Lone male bear spotted in Nez Perce-Clearwater National Forests; game managers warn black bear hunters to choose their targets carefully
by Eric Barker of the Lewiston Morning Tribune June 20, 2019
For the first time in more than a decade, a grizzly bear was spotted in a remote section of north central Idaho recently, and Idaho Fish and Game officials are cautioning black bear hunters to choose their targets with care.
Hunting guide Garrett Welling spotted the 3-year-old male bear in the lower Kelly Creek area of the Nez Perce-Clearwater National Forests in early June while stocking a black bear baiting site with food.
“I walked up on it at one of our baiting sites. It just kinda stood their off to the side while I was baiting and watched me,” he said from his remote camp during a brief interview over Facebook Messenger. “It’s very common to walk up on bear making my runs. So I didn’t think much about it. Just thought, that’s a strange looking black bear. Then upon reviewing the (trail camera) pictures, I noticed the (radio) collar and the obvious features of a grizzly.”
Welling cut a track of the bear several days later but hasn’t seen it since. He later reported the sighting to an Idaho Fish and Game Conservation officer. The agency is urging black bear hunters in units 10 and 12 of the upper Clearwater Basin to use caution when selecting targets. The black bear season there runs through the end of the month, but grizzly bears, which are protected as threatened under the Endangered Species Act, are off-limits to hunting.
“We want to make sure that hunters in the area be extra vigilant and careful while afield, both in identifying their targets and while traveling to their hunting spot, because we do have at least one known grizzly bear in there,” said Jon Rachael, state game manager for the department at Boise.
The U.S. Fish and Wildlife Service released the bear near Spar Lake in the Cabinet Mountains of Montana last July as part of an effort to augment the population there. The grizzly soon moved south and crossed the Clark Fork River into Idaho on Aug. 7. It was seen at a black bear baiting site in early September. Officials from the Fish and Wildlife Service and the Idaho Department of Fish and Game decided to trap the grizzly and move it back to Montana.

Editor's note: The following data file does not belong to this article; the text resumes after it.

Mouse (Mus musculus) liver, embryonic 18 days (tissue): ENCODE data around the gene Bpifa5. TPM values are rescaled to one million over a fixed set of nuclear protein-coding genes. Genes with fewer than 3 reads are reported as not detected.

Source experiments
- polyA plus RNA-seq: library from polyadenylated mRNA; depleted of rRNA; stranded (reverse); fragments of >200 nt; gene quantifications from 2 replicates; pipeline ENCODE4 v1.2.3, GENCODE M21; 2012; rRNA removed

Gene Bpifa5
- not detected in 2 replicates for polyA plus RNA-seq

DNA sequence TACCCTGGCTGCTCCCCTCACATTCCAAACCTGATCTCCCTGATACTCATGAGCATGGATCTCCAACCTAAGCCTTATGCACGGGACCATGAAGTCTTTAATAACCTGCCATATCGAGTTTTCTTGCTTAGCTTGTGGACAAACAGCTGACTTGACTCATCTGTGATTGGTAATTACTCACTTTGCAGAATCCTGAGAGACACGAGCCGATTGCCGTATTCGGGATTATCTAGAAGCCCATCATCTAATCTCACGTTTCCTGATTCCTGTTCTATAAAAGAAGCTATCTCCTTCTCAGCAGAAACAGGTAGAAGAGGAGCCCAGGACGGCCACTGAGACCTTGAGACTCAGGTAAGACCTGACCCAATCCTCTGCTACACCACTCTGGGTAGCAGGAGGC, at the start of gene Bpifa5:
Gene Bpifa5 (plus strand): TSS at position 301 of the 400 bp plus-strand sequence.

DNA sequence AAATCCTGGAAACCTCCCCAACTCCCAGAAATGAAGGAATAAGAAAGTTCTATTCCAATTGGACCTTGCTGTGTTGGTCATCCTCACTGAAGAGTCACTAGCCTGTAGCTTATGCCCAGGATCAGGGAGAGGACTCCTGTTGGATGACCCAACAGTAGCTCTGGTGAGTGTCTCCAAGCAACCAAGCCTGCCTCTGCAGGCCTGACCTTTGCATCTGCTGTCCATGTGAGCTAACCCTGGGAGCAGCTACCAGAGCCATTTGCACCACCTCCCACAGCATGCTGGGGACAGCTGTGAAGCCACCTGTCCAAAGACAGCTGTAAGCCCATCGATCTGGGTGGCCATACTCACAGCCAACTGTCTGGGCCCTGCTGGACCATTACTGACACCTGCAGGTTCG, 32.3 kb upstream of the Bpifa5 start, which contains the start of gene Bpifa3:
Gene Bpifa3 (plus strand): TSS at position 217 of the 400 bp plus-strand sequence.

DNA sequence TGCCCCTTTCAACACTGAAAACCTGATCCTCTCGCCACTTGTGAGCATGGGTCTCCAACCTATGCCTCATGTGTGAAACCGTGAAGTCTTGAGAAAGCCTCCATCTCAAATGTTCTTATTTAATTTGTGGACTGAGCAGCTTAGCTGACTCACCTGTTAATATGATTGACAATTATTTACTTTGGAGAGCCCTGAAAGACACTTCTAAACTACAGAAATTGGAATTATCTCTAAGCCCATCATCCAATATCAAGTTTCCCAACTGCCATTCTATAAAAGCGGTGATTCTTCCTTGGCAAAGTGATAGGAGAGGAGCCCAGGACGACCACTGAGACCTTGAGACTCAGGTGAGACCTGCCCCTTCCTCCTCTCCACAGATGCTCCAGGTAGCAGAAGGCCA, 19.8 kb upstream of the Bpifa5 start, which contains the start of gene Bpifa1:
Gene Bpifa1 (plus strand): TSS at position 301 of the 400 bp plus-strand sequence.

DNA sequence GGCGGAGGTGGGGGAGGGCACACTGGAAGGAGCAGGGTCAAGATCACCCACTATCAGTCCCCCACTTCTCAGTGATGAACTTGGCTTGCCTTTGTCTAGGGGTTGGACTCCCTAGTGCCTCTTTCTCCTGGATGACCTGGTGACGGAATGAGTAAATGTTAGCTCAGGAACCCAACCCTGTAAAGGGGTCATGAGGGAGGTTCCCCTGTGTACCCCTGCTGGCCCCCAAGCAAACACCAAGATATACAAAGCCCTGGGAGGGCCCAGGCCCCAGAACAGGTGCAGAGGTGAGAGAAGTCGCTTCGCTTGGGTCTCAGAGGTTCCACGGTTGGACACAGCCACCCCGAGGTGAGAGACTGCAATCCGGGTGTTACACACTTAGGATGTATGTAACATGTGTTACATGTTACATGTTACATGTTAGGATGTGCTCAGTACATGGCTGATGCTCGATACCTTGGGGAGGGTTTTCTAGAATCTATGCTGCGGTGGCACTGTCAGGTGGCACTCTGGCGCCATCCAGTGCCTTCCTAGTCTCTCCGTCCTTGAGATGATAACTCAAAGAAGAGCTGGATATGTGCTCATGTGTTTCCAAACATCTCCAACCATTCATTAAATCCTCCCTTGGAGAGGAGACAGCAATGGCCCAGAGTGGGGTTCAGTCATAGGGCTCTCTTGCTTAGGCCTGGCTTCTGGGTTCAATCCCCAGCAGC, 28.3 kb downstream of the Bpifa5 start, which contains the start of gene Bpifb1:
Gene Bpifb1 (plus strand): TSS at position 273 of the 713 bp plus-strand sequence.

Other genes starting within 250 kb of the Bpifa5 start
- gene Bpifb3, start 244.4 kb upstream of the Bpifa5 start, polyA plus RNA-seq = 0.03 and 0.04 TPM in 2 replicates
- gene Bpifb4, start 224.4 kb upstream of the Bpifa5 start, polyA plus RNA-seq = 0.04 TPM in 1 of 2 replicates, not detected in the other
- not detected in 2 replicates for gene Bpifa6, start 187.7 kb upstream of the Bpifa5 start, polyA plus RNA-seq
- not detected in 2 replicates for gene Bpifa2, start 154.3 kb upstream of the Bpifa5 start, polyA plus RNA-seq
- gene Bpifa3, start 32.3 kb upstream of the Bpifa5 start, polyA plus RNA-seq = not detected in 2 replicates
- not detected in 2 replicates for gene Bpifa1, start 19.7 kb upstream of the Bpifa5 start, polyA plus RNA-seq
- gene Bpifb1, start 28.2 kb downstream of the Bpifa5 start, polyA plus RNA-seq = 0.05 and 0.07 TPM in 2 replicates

Wayne Kasworm, who monitors radio-collared grizzly bears for the Fish and Wildlife Service at Libby, Mont., said the capture and release went well but the bear almost immediately resumed its southward movements. It crossed the Clark Fork and spent time in Idaho before returning to the Cabinets to den for the winter.
The bear, estimated to weigh between 200 and 250 pounds, emerged from its den in late March and again moved south of the Clark Fork River. It spent some time about 40 miles southeast of Kellogg before moving into the Kelly Creek drainage.
Kasworm said wildlife officials plan to monitor the bear and continue to keep the public, especially black bear hunters, informed of its general location. Kelly Creek is within the greater Bitterroot Mountain ecosystem, which includes the Selway-Bitterroot Wilderness Area and roadless areas to the north. The area has been identified as a grizzly bear recovery zone and there was once a plan to move bears into the area.
That plan was shelved, but grizzly experts continue to consider the remote area prime grizzly habitat ripe for recolonization and expect that bears will eventually move there on their own.
Kasworm said the presence of the bear in the Bitterroots is exciting, but doesn’t mean the population will grow.
“A single male bear is probably not going to do a lot for the future of grizzly bears in the Bitterroots. It takes two of the proper sex to tango and create a population,” he said. “It does certainly indicate that bears can move and can get down there and, in the future, we may be seeing more of this. This bear just happens to have a radio collar on and we are unaware if there are maybe other individuals down there.”
The bear’s radio collar transmits its locations to Kasworm about a two or three of times per week. He said the bear was last confirmed to be in the lower end of the Kelly Creek, a tributary to the North Fork of the Clearwater River, and about 2 or 3 miles from the road along the popular fishing stream.
“That was several days ago. This guy is traveling and so I can’t say where he is at this particular moment,” Kasworm said.
He said grizzly bears typically have dish-shaped faces, ears that are smaller and more rounded than the ears of black bears, a discernible hump on the shoulders and long claws on their front feet.
A grizzly bear was last seen in Bitterroots in 2007 when a hunter mistook it for a black bear and shot it. That bear was also in the Kelly Creek drainage.
Gary Macfarlane, ecosystem defense director for Friends of the Clearwater at Moscow, said he is excited about the bear but also worries that bear baiting may lead it to become habituated to human food or be mistakenly shot.
“I think we have to end that program if we are going to see recovery and to avoid campground black bears as well,” Macfarlane said. “People need to be aware of food storage and safety issues.”
Tips for identifying grizzly bears and hunting safely in grizzly bear territory are available at http://bit.ly/2ZzVICu.